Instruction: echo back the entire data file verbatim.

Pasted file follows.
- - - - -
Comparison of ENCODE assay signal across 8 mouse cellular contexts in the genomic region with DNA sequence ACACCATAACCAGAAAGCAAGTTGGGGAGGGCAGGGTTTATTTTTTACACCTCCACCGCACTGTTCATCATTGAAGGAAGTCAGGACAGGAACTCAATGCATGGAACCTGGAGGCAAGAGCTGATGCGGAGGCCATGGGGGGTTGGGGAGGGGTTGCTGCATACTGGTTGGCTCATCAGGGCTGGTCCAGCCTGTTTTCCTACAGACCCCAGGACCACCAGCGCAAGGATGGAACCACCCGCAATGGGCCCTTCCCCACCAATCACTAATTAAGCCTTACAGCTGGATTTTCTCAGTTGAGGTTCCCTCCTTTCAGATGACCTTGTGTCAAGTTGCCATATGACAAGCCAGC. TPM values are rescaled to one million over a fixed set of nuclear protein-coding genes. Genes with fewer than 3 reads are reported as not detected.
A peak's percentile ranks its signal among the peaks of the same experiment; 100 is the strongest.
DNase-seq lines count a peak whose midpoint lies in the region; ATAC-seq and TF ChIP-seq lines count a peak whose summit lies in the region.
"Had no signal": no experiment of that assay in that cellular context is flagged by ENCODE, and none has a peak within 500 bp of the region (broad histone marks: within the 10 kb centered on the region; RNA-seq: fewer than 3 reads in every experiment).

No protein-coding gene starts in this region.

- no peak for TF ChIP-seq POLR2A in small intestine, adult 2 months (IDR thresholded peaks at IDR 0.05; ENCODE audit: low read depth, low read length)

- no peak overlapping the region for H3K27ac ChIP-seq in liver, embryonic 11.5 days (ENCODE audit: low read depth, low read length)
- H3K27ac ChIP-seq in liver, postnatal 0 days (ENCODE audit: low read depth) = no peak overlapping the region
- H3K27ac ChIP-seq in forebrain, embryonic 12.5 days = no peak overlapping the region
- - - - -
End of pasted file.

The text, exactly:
Comparison of ENCODE assay signal across 8 mouse cellular contexts in the genomic region with DNA sequence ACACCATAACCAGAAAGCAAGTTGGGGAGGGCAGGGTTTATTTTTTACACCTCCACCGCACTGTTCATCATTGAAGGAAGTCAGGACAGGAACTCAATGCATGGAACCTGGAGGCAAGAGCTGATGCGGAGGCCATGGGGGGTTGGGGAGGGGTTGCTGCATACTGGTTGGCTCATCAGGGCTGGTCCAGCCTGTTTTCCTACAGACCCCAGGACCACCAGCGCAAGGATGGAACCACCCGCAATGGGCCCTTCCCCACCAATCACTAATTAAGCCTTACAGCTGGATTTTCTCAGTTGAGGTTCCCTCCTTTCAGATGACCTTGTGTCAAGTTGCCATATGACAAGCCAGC. TPM values are rescaled to one million over a fixed set of nuclear protein-coding genes. Genes with fewer than 3 reads are reported as not detected.
A peak's percentile ranks its signal among the peaks of the same experiment; 100 is the strongest.
DNase-seq lines count a peak whose midpoint lies in the region; ATAC-seq and TF ChIP-seq lines count a peak whose summit lies in the region.
"Had no signal": no experiment of that assay in that cellular context is flagged by ENCODE, and none has a peak within 500 bp of the region (broad histone marks: within the 10 kb centered on the region; RNA-seq: fewer than 3 reads in every experiment).

No protein-coding gene starts in this region.

- no peak for TF ChIP-seq POLR2A in small intestine, adult 2 months (IDR thresholded peaks at IDR 0.05; ENCODE audit: low read depth, low read length)

- no peak overlapping the region for H3K27ac ChIP-seq in liver, embryonic 11.5 days (ENCODE audit: low read depth, low read length)
- H3K27ac ChIP-seq in liver, postnatal 0 days (ENCODE audit: low read depth) = no peak overlapping the region
- H3K27ac ChIP-seq in forebrain, embryonic 12.5 days = no peak overlapping the region